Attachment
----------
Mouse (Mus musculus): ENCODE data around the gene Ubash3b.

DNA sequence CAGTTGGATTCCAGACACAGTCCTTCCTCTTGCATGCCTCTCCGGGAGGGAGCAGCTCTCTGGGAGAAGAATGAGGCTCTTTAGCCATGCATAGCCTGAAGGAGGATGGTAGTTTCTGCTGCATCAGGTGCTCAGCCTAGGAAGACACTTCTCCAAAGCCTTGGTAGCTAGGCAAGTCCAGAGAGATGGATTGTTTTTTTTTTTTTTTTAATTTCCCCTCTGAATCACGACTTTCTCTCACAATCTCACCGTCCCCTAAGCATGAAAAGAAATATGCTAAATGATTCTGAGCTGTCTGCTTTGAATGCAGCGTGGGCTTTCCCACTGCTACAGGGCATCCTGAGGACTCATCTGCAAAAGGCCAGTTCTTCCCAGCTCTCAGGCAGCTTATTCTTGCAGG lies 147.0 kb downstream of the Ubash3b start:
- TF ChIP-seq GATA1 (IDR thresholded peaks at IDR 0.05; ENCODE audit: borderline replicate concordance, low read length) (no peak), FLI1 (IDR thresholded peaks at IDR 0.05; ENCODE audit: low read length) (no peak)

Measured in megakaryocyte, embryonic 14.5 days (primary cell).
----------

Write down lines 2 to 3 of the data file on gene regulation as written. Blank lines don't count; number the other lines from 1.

DNA sequence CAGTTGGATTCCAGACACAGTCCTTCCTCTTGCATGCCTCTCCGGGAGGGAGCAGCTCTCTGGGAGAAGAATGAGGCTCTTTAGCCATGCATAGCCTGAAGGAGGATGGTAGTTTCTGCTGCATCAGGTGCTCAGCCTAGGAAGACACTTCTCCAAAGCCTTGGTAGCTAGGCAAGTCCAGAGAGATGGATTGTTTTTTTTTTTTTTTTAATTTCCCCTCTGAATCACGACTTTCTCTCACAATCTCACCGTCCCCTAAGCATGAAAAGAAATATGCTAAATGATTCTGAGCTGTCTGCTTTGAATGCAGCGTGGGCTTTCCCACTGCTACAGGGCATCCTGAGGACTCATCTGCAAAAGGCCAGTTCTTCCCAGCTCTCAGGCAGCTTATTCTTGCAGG lies 147.0 kb downstream of the Ubash3b start:
- TF ChIP-seq GATA1 (IDR thresholded peaks at IDR 0.05; ENCODE audit: borderline replicate concordance, low read length) (no peak), FLI1 (IDR thresholded peaks at IDR 0.05; ENCODE audit: low read length) (no peak)